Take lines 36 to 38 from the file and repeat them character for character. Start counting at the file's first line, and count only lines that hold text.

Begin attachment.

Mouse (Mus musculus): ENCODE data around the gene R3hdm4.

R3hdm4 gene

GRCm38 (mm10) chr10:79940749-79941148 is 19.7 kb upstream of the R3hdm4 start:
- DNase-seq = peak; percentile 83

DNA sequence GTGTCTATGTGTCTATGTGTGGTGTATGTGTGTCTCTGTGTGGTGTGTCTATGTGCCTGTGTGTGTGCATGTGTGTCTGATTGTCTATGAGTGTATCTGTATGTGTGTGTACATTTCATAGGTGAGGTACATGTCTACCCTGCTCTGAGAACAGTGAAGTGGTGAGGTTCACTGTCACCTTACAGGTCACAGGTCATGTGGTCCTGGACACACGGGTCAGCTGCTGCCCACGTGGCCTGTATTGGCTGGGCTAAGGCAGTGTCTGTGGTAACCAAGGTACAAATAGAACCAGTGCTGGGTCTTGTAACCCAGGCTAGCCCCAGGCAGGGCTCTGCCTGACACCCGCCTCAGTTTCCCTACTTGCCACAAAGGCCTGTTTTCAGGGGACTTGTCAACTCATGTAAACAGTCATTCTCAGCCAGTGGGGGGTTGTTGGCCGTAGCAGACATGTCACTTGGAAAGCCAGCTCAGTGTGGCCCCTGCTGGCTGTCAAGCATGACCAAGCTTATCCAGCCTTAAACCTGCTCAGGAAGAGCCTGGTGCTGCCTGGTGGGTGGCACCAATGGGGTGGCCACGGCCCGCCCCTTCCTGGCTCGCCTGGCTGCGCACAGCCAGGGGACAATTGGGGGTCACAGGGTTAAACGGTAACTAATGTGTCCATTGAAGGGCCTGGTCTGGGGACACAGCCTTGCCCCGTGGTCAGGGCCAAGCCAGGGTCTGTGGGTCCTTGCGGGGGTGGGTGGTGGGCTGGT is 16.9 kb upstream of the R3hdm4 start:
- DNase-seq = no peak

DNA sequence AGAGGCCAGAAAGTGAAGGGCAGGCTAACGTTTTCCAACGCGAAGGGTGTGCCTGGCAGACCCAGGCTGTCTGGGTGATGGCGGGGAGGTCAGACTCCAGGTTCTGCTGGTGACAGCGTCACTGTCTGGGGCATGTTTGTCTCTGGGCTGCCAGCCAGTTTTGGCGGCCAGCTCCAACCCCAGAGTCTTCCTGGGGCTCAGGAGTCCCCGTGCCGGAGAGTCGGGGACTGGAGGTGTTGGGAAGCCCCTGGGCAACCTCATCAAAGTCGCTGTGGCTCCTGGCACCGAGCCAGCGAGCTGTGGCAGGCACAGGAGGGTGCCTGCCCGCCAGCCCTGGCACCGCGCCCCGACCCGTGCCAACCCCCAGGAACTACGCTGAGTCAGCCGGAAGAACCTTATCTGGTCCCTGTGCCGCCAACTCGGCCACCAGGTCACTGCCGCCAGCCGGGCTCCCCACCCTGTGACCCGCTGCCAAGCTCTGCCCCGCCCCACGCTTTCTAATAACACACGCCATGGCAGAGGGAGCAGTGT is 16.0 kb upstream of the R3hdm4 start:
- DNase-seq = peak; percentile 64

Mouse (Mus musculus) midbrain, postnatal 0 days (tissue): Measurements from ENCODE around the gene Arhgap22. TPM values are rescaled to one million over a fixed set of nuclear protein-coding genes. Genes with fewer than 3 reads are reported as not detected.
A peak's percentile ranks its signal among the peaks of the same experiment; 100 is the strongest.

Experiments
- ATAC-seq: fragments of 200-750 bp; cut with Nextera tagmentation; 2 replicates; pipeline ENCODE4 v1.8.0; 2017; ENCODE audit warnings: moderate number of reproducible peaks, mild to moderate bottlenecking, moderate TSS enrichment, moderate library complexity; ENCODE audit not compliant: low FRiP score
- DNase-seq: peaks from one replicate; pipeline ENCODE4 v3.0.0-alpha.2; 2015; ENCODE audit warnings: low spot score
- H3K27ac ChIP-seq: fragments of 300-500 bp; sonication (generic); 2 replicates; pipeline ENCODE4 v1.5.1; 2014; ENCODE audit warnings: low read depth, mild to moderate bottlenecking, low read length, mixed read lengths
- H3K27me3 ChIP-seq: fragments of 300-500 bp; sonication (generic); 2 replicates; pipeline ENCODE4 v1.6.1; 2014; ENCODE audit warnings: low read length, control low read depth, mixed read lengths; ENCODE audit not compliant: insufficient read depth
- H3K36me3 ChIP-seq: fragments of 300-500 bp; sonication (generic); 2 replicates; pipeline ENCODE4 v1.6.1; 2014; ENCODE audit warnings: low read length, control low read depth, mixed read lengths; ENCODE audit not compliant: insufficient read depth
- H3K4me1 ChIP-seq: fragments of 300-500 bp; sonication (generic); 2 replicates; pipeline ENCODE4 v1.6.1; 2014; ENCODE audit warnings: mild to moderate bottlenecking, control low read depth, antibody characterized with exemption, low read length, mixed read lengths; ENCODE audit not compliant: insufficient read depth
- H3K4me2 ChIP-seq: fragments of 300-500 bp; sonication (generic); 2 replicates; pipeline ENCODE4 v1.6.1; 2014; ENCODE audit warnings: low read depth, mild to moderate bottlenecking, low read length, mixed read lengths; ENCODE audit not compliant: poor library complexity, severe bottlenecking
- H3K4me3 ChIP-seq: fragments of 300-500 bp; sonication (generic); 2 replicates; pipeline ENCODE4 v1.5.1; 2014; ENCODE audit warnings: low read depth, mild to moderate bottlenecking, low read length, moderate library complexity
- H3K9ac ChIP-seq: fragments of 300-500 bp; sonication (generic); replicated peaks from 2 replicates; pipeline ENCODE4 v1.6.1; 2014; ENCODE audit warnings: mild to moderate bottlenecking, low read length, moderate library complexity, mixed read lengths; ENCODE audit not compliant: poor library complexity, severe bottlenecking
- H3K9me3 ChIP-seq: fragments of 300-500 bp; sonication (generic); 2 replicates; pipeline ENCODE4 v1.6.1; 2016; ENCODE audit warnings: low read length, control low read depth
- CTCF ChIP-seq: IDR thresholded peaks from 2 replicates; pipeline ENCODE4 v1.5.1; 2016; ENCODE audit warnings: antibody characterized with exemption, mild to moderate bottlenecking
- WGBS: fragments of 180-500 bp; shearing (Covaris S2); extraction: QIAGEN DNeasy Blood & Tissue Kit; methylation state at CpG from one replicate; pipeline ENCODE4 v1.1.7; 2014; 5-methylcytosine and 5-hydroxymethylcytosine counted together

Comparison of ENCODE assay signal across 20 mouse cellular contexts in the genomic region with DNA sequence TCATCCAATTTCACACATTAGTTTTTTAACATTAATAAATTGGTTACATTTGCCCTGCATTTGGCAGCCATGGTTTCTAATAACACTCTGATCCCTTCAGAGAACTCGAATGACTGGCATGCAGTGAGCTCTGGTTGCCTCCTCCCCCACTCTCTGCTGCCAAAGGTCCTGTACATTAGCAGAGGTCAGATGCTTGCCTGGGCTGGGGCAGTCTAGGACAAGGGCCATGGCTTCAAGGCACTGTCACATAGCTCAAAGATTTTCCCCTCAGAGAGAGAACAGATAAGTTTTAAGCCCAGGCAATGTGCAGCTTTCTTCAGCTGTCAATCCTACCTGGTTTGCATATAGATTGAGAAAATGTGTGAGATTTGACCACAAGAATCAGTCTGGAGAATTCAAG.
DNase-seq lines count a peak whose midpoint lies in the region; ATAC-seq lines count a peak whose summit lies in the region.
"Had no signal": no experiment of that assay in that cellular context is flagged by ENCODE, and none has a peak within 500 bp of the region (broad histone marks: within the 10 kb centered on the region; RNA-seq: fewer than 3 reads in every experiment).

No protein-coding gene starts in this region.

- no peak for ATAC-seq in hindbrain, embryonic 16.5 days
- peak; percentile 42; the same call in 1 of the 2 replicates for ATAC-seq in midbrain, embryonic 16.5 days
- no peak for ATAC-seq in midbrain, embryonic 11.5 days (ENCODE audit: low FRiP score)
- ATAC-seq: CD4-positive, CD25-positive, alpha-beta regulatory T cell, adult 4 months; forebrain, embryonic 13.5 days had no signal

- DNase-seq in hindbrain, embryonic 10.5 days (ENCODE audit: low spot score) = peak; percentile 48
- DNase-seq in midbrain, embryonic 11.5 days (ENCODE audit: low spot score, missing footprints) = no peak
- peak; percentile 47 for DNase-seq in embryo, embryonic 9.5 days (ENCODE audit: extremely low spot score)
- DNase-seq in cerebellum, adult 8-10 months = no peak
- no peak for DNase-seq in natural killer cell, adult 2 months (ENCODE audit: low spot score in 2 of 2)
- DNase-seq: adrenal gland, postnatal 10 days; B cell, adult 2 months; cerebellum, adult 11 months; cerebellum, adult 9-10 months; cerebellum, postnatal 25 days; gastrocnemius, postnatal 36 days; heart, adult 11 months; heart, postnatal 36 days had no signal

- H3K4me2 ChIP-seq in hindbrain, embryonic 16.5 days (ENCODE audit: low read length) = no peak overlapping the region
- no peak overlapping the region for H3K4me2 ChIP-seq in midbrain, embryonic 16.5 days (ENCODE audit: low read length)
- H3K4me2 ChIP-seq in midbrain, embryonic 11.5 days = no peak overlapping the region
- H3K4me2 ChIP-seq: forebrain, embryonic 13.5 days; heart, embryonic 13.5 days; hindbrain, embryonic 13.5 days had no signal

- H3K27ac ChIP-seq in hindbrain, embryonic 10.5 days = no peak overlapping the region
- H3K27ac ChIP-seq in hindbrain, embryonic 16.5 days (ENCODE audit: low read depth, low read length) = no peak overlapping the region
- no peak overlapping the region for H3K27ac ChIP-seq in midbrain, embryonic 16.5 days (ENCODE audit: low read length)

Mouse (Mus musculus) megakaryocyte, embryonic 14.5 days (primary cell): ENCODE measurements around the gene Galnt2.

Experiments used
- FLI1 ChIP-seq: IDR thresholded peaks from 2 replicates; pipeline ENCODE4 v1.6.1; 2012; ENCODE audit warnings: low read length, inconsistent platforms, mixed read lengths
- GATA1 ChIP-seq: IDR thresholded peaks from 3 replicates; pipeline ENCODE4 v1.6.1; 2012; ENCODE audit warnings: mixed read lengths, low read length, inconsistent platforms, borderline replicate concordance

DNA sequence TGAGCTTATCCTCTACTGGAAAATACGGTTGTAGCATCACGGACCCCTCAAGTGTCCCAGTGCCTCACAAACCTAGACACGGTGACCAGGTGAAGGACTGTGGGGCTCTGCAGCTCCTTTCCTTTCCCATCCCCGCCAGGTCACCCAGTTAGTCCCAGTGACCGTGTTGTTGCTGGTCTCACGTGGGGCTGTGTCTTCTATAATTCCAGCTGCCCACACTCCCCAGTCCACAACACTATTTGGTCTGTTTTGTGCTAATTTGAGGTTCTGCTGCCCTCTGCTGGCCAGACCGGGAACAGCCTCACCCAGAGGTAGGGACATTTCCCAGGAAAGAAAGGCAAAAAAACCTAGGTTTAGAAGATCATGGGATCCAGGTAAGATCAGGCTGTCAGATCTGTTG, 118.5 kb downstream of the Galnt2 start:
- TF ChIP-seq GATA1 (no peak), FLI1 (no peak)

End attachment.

- no peak for DNase-seq in natural killer cell, adult 2 months (ENCODE audit: low spot score in 2 of 2)
- DNase-seq: adrenal gland, postnatal 10 days; B cell, adult 2 months; cerebellum, adult 11 months; cerebellum, adult 9-10 months; cerebellum, postnatal 25 days; gastrocnemius, postnatal 36 days; heart, adult 11 months; heart, postnatal 36 days had no signal

- H3K4me2 ChIP-seq in hindbrain, embryonic 16.5 days (ENCODE audit: low read length) = no peak overlapping the region